Implicit Type Conversions Gone Wrong, C++ Edition

Consider the following setup:

#include <cstddef>
using namespace std;
// ...
size_t n = 100;
size_t* array = new size_t[n];

The goal is to set every element of the array to the fixed value x.

In C++, an idiomatic way to solve this problem are the functions std::fill (link to documentation) and std::fill_n (link to documentation) from the STL header algorithm. In addition to the fixed value x, std::fill requires a pair of output iterators specifying a half-open range as its arguments whereas the additional argument to std::fill_n is an output iterator pointing to the first element and the length of the container. That is, we could assign to the elements of the array above as follows:

#include <cstddef>
#include <algorithm>
using namespace std;
// ...
size_t n = 100;
size_t* array = new size_t[n];

fill(array, array+n, x);
fill_n(array, n, x);

What made me write this blog post is the following line of code:

fill_n(array, array+n, x);

Here, I accidentally used std::fill_n in place of std::fill but the code still compiles because of the automatic, implicit type conversion (type coercion) from std::size_t* to std::size_t. With warnings enabled (-Wextra -Wall -std=c++11 -pedantic) neither g++ 4.8.5 nor clang++ 3.5 warn about this line and yet this piece of code causes a segmentation fault on my computer whenever it is executed.

More Secure Wireless Telephony with VoIP over Wi-Fi

In this post, I will explain why you should start to phase out DECT and how you can do this with VoIP (Voice over IP, also known as Internet telephony) over Wi-Fi. This guide allows you to attach several wireless devices to your landline and it permits calls among all telephones in your household. Moreover, the guide provides encrypted wireless communication, it uses off-the-shelf consumer products, and works worldwide. On the downside, the voice quality may be worse unless your router supports WMM (Wireless Multimedia Extensions) and you may need a WLAN repeater because DECT tends to have higher range than WLAN. (Surprisingly, the electronics markets in my vicinity offer dual-band WLAN repeaters with 600 MBit/s transfer rate fitting into a wall socket costing no more than the cheapest DECT repeater.) If so desired, you can continue to use your existing DECT phones but communication with these devices is not guaranteed to be encrypted.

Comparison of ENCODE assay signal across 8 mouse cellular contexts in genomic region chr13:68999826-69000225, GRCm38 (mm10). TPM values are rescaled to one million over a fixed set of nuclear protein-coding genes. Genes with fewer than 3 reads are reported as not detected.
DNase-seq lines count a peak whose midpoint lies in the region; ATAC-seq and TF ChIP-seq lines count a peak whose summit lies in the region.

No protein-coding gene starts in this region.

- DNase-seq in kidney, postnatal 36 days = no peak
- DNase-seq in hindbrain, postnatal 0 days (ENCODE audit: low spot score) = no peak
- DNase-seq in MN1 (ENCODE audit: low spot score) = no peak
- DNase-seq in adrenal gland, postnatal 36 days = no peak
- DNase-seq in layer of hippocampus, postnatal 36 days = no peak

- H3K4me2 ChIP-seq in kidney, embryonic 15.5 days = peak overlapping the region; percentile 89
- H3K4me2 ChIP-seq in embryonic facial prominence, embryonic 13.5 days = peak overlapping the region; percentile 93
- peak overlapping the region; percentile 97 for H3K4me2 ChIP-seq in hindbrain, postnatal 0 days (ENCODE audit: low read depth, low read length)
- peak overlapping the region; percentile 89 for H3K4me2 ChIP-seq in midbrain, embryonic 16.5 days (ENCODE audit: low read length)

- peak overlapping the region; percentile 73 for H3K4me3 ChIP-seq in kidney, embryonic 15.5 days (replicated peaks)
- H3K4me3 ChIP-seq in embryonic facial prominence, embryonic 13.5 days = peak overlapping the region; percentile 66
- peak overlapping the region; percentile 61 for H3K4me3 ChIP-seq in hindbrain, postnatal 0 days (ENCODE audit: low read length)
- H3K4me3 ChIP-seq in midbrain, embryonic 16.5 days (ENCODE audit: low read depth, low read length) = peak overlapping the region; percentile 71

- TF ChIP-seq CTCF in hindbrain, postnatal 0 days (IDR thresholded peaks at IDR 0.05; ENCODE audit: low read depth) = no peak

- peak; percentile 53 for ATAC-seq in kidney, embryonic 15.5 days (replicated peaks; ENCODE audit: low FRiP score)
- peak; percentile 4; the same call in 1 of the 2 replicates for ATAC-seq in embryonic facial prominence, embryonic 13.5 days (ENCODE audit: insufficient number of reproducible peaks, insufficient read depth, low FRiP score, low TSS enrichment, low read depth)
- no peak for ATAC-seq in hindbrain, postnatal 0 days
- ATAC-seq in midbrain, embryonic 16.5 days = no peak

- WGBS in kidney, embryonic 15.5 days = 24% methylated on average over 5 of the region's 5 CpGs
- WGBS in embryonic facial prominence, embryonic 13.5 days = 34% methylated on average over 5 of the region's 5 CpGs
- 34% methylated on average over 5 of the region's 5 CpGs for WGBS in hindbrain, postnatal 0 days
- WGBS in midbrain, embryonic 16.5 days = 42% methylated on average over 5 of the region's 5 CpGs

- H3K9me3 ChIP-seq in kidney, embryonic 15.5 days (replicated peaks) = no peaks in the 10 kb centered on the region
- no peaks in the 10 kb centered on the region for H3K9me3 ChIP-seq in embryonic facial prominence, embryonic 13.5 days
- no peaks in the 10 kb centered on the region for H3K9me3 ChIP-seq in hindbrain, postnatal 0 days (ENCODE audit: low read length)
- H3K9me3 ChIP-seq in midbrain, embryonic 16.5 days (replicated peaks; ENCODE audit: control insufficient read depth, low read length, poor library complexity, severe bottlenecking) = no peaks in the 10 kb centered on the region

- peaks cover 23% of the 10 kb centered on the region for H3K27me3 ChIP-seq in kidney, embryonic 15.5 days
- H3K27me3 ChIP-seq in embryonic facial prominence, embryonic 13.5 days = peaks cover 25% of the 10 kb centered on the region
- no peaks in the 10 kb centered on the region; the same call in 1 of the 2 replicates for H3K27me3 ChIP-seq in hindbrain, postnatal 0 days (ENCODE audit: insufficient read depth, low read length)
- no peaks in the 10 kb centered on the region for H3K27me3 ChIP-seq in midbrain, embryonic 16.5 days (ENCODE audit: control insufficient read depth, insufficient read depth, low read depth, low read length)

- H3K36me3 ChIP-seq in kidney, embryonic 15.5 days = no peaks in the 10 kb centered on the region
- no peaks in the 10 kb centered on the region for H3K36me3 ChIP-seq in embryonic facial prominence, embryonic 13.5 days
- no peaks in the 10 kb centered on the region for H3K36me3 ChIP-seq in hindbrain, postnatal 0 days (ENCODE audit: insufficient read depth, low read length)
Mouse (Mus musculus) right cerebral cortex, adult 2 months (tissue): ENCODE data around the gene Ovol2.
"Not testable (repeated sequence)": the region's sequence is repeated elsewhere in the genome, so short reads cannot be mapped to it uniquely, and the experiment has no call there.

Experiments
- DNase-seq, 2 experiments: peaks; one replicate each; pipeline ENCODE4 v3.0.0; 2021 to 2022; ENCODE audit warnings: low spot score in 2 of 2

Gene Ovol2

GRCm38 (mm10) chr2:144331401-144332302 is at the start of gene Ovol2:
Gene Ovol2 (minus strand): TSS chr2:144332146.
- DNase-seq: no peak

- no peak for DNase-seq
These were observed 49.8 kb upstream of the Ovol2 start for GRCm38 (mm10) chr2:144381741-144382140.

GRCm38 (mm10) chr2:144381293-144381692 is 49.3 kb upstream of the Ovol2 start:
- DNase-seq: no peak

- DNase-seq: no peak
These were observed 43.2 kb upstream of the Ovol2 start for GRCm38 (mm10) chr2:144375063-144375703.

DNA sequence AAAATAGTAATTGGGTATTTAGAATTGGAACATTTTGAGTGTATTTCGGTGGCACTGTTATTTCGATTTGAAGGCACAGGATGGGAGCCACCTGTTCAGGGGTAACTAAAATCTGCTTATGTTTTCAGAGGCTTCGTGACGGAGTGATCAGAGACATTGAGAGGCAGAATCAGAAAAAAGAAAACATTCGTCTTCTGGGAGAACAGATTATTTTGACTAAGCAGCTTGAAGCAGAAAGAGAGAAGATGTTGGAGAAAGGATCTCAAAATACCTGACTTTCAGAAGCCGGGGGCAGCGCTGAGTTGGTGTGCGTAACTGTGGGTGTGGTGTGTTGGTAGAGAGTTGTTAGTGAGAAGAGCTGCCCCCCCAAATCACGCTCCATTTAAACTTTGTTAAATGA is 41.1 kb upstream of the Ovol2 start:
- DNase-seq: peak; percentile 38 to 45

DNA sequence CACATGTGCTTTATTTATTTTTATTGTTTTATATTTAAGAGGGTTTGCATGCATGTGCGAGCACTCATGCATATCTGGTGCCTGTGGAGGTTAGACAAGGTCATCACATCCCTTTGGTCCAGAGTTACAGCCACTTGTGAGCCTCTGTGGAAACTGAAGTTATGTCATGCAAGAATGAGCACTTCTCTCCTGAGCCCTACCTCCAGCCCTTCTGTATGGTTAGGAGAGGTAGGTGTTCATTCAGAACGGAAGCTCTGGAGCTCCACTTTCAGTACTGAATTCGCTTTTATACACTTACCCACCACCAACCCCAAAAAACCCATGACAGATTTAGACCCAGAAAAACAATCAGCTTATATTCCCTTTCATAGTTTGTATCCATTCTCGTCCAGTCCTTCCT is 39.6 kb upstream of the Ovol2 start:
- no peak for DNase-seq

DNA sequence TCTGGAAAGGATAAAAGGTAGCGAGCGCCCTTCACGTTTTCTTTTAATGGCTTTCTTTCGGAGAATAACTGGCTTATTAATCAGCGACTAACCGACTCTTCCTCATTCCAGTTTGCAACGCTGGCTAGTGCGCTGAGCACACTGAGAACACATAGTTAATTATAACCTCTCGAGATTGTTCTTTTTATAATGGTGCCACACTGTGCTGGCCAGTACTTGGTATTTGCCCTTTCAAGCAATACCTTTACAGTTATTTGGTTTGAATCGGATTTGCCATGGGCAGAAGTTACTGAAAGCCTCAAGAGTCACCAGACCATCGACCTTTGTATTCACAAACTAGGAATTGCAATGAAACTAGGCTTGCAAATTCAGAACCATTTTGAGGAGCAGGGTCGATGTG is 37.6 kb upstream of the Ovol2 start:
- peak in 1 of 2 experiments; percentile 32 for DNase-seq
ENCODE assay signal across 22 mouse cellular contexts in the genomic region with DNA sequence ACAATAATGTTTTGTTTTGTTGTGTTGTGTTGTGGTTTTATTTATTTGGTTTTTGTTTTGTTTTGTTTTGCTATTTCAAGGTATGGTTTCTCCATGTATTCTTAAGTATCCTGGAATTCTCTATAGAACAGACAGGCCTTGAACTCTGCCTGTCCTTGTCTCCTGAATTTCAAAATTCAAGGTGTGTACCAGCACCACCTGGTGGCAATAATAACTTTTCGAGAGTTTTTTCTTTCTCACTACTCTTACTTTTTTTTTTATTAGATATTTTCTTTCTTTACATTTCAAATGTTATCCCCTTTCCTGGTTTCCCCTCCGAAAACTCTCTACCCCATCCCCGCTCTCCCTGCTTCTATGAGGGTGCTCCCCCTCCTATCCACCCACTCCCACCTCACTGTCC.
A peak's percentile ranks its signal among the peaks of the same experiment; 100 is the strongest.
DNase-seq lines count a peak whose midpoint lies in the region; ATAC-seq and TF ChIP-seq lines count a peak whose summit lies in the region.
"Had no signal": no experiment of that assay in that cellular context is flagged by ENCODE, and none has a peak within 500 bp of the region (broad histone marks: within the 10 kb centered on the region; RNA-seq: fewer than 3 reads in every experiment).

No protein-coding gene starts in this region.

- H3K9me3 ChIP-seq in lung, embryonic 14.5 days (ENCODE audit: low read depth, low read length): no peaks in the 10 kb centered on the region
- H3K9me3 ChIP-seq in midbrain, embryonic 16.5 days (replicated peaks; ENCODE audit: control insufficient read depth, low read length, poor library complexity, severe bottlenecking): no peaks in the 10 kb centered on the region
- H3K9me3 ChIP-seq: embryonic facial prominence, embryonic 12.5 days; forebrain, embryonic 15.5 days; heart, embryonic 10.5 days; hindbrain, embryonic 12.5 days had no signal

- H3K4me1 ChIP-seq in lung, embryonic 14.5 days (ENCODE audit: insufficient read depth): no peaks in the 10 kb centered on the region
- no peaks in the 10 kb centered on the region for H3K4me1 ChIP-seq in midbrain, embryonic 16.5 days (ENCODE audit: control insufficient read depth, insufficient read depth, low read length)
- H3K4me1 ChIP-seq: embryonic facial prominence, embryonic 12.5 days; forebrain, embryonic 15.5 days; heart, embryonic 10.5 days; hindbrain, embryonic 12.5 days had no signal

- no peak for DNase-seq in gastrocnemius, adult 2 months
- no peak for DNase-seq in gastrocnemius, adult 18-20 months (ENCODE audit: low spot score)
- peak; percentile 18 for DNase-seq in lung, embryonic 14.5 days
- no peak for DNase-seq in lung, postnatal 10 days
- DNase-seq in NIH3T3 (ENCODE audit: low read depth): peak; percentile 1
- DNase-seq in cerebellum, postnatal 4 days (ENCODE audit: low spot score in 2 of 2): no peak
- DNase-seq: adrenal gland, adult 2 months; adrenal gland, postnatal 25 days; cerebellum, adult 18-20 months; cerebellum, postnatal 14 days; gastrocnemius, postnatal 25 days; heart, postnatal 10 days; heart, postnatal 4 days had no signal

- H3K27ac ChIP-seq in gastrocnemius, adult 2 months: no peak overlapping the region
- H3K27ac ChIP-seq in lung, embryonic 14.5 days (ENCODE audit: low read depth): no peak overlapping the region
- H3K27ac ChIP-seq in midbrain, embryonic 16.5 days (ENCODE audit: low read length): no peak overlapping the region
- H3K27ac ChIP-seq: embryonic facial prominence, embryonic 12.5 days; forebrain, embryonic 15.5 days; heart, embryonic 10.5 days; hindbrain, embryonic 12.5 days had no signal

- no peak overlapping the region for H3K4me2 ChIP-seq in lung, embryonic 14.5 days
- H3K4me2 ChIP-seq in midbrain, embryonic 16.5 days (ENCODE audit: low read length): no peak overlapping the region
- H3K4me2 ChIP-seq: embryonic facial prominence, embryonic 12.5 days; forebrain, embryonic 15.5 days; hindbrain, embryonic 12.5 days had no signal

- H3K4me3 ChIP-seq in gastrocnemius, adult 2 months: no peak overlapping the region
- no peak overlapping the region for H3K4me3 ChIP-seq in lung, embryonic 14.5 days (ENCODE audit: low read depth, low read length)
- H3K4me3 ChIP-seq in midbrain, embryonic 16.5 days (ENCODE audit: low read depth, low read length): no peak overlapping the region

You can follow this guide if you have

  • an account with an Internet telephony provider,
  • your Internet router is a Wi-Fi hotspot,
  • the Internet router manages your landline,
  • the Internet router allows wireless VoIP telephony using SIP, and
  • a mobile device with Wi-Fi as well Android, iOS, or Windows.

Continue reading More Secure Wireless Telephony with VoIP over Wi-Fi

Matlab: Unawareness of Partial Path Names may cause Bugs

In a filesystem, there are two kinds of paths: relative paths and absolute paths. Absolute paths always point to the same target while the target of a relative path depends on the current working directory. In Matlab, paths are called "path names" and there is a third kind of path name: the partial path name. It is defined as follows:

A partial path name is the last portion of a full path name for a location on the MATLAB search path.

(The Matlab search path is similar to the environment variable PATH and is used to locate Matlab files.) In consequence of this definition, a path name may be treated by Matlab as a partial path name even if the user is unaware of them.

In this post, I will demonstrate Matlab behavior that is unexpected if you are not aware of the existence of partial path names. I will also explain how this causes a bug in xUnit 3 and xUnit 4.

Continue reading Matlab: Unawareness of Partial Path Names may cause Bugs